If You Like Cooperative Gameplay, You’ll Love Styx

Here at Coopdojo, we’re invested in multiple playthroughs simultaneously.  We’re primarily working on Zelda and Mass Effect right now with some other point-and-click adventures as well,  This last week, though, we’ve dropped everything to play rounds of Styx: Shard of Darkness.  The cooperative stealth title is a lot of fun.  Your hero, Styx, is a goblin thief in a world filled with armed guards.  He is pretty exceptional at moving through the shadows which is fortunate as most everything can kill him.  Styx is the kind of game that is enormously improved by cooperative gameplay.  As a single-player game, it works as a fun but strangely dated fantasy game.  As a cooperative adventure, it becomes a thrilling fantasy adventure.  If you can deal with some dated graphics and gameplay, two-player Styx can be a heck of a lot of fun. In terms of providing satisfying cooperative gameplay, here are the three things Styx gets right.

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Man, these are some big levels. But resist the urge to split up; cooperative murder is surprisingly efficient.

You Never Feel Overpowered

One of the reasons cooperative play didn’t work well in games like Splinter Cell was the fact that the cooperative team was much too powerful for most missions.  A pair of armed ninjas could cut through most of the missions without difficulty.  With precise targeting and plentiful shadows, we blasted through most levels without even bothering to hide bodies.  Some of the later games stepped up the difficulty, but we still managed to cut through most of them without trouble.  Styx is a bit better about keeping you vulnerable.  While Styx can kill guards he ambushes, he has no capacity to fight head on.  In short, if you get discovered, you’re dead.  Part of this reflects the decision to remove Styx’s ability to parry in the cooperative adventure, a decision that we found initially aggravating but actually is very smart.  If we could go toe-to-toe with guards, we’d never need to hide.  Without that the ability to parry (or survive more than a hit or two), we’re forced to play Styx as a sneaky assassin.  Every kill can mean your own death if a guard turns too quickly or suddenly looks behind himself.  It must have been a gutsy decision to take out the ability to parry from the cooperative gameplay, but – in this case – less was definitely more.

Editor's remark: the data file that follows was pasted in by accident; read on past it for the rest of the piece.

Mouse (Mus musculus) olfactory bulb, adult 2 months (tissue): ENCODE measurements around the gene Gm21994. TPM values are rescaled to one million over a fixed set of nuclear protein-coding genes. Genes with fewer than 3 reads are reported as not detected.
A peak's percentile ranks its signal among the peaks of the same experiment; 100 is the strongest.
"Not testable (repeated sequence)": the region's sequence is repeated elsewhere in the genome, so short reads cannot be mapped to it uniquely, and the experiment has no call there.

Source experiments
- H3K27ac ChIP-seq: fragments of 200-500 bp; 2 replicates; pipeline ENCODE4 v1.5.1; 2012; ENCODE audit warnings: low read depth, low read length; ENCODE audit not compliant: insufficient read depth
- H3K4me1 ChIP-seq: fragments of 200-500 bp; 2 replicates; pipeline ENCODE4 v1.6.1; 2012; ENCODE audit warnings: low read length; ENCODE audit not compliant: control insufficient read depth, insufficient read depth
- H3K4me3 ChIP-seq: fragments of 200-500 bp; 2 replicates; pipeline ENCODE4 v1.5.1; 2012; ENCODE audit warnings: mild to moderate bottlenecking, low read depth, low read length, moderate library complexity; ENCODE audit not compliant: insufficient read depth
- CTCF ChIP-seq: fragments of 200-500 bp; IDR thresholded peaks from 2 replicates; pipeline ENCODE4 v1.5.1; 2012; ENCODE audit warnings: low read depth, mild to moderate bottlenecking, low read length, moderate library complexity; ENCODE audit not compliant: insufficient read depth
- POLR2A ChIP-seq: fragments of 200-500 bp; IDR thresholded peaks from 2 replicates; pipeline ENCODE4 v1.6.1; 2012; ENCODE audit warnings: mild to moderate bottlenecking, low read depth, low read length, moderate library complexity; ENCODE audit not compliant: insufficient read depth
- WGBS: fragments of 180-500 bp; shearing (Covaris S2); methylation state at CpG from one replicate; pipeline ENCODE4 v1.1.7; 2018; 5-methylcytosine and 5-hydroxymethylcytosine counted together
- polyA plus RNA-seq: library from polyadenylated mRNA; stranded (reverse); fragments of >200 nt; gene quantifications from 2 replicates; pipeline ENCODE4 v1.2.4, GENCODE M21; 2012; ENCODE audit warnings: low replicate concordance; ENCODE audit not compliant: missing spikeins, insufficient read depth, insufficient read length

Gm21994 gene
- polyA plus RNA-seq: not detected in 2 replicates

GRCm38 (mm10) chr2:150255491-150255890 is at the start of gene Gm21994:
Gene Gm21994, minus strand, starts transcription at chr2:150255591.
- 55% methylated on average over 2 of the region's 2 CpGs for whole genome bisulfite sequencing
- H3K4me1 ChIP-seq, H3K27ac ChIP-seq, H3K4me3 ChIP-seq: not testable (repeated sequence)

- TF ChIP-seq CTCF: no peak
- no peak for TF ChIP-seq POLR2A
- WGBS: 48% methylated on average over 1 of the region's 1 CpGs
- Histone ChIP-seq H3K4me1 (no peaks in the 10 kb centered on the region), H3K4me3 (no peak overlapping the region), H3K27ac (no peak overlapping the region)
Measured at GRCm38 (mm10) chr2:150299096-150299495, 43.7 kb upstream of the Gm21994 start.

You’ll need to use Detective Vision a lot. Or goblin vision, or whatever it’s called.

Cooperative Kills Work Well

In Styx, you can split up and explore the level individually, but it’s a lot more fun to kill badguys together.  To be clear, there aren’t a lot of specific cooperative kills you can do in Styx.  Instead, we wind up working together quite a bit to tackle two or more guards.  Once one of us killed the guard coming to investigate the missing guard whose body we were hiding.  Other times an assassination has gone awry and leading one of  us (usually me) dashing away with a guard in close pursuit.  The other player can then either choose to chase down the pursuing guard or play it safe (one of us has to stay alive to regenerate the other).  Those moments are fun and exhilarating, and we wouldn’t have those if there were pre-programmed cooperative kills.  Part of it has to do with the vulnerability, but a larger part has to do with the design of the game, the structure of the levels, and Styx’s own limited abilities.  In Styx, you have to create it on the fly, and it all works to make the successful cooperative kill incredibly satisfying.

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Given how many people you kill in this game, I can understand why humans kill so many goblins.

No Saving is Irritating, but Raises the Stakes

Unlike the single player mode, cooperative play doesn’t let you save as you complete parts of the mission.  This means you and a buddy have to complete the entire hour to two hour mission in one go without both of you dying at the same time.  It’s irritating at first, but we did adapt to it and just started to alert one another whenever we were doing anything especially dangerous.  As long as you both don’t die, you can complete the mission.  But this means you have some tough questions to consider.  Should you leave a safe spot to potentially rescue your partner if it means you could both be killed?  How closely should you stick together in each level?  Communication and observation become key; an overlooked guard or a misguided assassination attempt can quickly end an entire mission.  This was a tough learning curve for us, but we’re kinda badass now and we find ourselves appreciating the game for refusing to hold our hands.  In fact, Styx is far more likely to tear you a new one than to offer any comforting words.  Hopefully more games will discover that challenging cooperative gameplay is a great motivator and training gamers to work as a team makes for compelling gameplay.  Even when you have to endure insults from Styx himself.

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Styx really doesn’t like to lose. I love these post-death jokes; it’s like after you die in Batman but rather than a villain taunting you it’s the hero berating you.

 

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